Robert M. La Follette School of Public Affairs
Friday, June 14, 2013

Gargano Ahmed finds La Follette experience opens health policy doors

Gargano Ahmed to again help plan graduation

For the 2013-14 school year, Anne Gargano Ahmed is contributing her organizational and leadership skills in her second term as graduation coordinator for the La Follette School Student Association, which revised its constitution in 2012 to include more first-year students on the governing board.

"I don't think I realized how much work LSSA puts into fundraising, planning, and coordinating graduation when I first ran for the position," Gargano Ahmed says. "I just figured it would be a fun way to use my event-planning skills and make friends. However, I've really enjoyed being a part of LSSA and I was very proud of the graduation ceremony and reception that we put on in May."

"I think our students deserve an excellent graduation to honor the level of work needed to earn a La Follette degree," she adds. "I think it is particularly important that LSSA have a carryover of knowledge to prevent each class from having to reinvent the wheel. That's why I'm glad that I was elected as co-coordinator as a first-year and can use that experience to further improve our graduation in May as the second-year co-coordinator. I look forward to working with a new first-year in the fall."

Anne Gargano Ahmed wants to make sure consumers are helping to shape health care policy.

"I have always been interested in access to health care," Gargano Ahmed says. "My family experienced the devastating consequences of being uninsured, and I am dedicated to protecting other families from similar experiences. Unfortunately, policymakers often have very little experience with the pitfalls of the health care system. I would like to work to ensure consumers have a voice in health care policy decisions."

After graduating from the University of Illinois at Urbana-Champaign in 2007, Gargano Ahmed worked as a community organizer on health care issues for four years. "We worked on issues such as protecting and improving Medicare and Society Security, increasing health care access for people who were under- or uninsured and fighting to clean up a toxic site in a residential neighborhood," she says. "I was inspired by all we could accomplish, but I felt like I could do more if I was more involved in the policymaking process."

During her first year at La Follette, Gargano Ahmed continued working with the Coalition of Wisconsin Aging Groups leading a statewide effort to combat identity theft and running a helpline on elder financial exploitation.

"I was actually on the fence about going back to grad school until I moved to Madison and learned about La Follette," she says. "It seemed like a really exciting program so I decided to apply. When I got in it seemed like a good sign that I should go to grad school. I felt like a degree from La Follette would open up many new career opportunities that I wouldn't have had otherwise."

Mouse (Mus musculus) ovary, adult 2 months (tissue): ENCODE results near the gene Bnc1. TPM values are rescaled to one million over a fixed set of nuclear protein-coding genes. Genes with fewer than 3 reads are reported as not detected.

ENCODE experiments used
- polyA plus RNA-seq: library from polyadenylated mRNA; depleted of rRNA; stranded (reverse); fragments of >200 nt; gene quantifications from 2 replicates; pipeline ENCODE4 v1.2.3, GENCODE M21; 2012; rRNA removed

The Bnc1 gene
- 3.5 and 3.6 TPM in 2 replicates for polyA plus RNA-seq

Now she is one year into earning a dual degree in public affairs and public health. "I love that the La Follette MPA combines so well with other degrees and how being a La Follette School student has already opened up doors for me," Gargano Ahmed says. "I have also seen how being a La Follette student has helped me to get my summer internship and my PAship for the fall."


Anne Gargano Ahmed, right, is interning with Wisconsin Assembly representative Chris Taylor this summer.

Gargano Ahmed is interning with a member of Assembly conducting research on past and future bills, composing legislative briefs, and providing constituent service. In the fall she starts a project assistantship with the Evidence-Based Health Policy Project that provides policymakers in the public and private sectors with timely, non-partisan, high-quality information for evidence-based decision-making.

"These experiences will help me to figure out if I can see myself working for the state or in government relations after I graduate," Gargano Ahmed says. "I have also considered being a project director for a local public health department. I hope to gain some experience in something like that through my MPH field experience."

Although Gargano Ahmed does not see herself a numbers-crunching policy analyst, she feels a sense of accomplishment in getting through the introductory statistics and economics courses. "I prefer classes like Introduction to Public Management and the Policymaking Process," she says, "but it was nice to challenge myself to do something that I do not like and that did not come easily to me,"

Support from her classmates and from faculty helped her meet the challenge. "As a returning student, I hadn't taken a math class in seven years, and I was very rusty," she says. "I would never have made it through stats without our study groups and late-night online chats."

"I also appreciate the small class sizes because I can get to know the faculty," she adds. "Unlike the huge classes at the University of Illinois, I've always felt comfortable at La Follette reaching out to my professors with questions."

Another benefit of being a La Follette School student is tapping its vast alumni network. "I have really enjoyed getting to know my La Follette mentor, Eric Tempelis," Gargano Ahmed says. "Eric has offered great insight into his experience in government relations for Gundersen Lutheran Health System in La Crosse. He also helped to introduce me to several other interesting people in government relations here in Madison."

All these experiences will help Gargano Ahmed take the next step in her health policy career path after she graduates in 2014. "Public service is very important to me," she says. "I am a big believer in the power of effective government to promote equity and offer an important social safety net. I love being a part of that."